TWO former landfill sites in dunes on Port Fairy's East Beach will share in $1.5 million for short-term measures to stop the sites from eroding into the sea.
Moyne Shire councillors recently voted to adopt recommendations to protect the sites, including using the money to build a rock wall in front of a state government site once used to deposit night soils until the early 1980s.
A rock wall built in 2014 protects the second site, a council landfill that operated from the early 1970s until 1998, but erosion has continued at the sides of the 280-metre long structure.
No one knows exactly what material, and how much of it, was buried at the two sites with the council to also investigate what lies beneath the sand.
Kevin Elliott worked at the council-operated tip in the early 1990s and recalled an excavator digging trenches that were 30 metres long and 15 metres wide to deposit household rubbish.
"It was a fair trench, people would come out and dump their rubbish in there. Once the hole was full it was covered over with sand and they dug another one," Mr Elliott said.
"The town's waste collection that was done once a week was also deposited in there. It was basically just household rubbish."
He said he was oblivious to the future challenge to the council or threat to the environment while working at the tip and years later he has helped council contractors locate the trenches.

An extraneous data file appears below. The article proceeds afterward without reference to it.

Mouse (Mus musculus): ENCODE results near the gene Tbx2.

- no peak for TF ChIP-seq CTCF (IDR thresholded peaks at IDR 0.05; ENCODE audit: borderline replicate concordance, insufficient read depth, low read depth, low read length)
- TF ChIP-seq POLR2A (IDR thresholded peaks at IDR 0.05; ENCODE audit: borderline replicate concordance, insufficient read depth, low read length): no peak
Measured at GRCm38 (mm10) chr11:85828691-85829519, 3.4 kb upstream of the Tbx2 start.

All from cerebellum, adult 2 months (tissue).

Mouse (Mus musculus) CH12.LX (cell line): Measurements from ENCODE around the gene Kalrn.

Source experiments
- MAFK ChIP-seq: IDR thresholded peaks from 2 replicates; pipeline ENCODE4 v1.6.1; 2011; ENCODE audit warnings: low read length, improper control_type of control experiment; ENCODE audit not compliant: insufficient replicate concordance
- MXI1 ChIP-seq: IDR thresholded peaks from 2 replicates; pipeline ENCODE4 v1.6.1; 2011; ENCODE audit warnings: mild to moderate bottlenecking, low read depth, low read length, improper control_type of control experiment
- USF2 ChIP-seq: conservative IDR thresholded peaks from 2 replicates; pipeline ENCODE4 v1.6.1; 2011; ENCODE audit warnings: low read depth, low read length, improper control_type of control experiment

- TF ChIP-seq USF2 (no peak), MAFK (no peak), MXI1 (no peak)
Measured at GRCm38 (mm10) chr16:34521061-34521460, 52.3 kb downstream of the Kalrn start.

"I grew up on a farm so that sort of thing was normal, everyone had a tip on their own farm," Mr Elliott said.
"You can see where they were, over the years rubbish melts down and it sinks. You can see the indentations in the ground where the trenches were."
Council mayor Mick Wolfe said the tips posed a risk to the environment with wave action previously known to have exposed rubbish from the dunes.
"No one cared in those days, it was just bring your fridge, bring your washing machine. It was just dumped," Cr Wolfe said.
"There would be no one who could account for what's in there at the moment. That's the concern. The risk of contamination to the ocean and wildlife is there and it's serious."
He said his preference was to remove the contents of the tips, which a council-commissioned Tonkin Taylor report estimated could cost more than $10 million.
"My view at this stage would be unless we can guarantee complete reinforcement and containment of it, we should remove it. Because it is just going to be an ongoing problem for us and future generations," Cr Wolfe said.
"Originally a council motion I put up six years ago was for $20 million to deal with it. That seems a lot of money on its own but there's over $500 million in the state account for rehabilitation of tip sites."
The report also recommended sand re-nourishment of the dunes and warned a rock wall was "not a long-term management option as it is likely to fail in storm events and elevated water levels".
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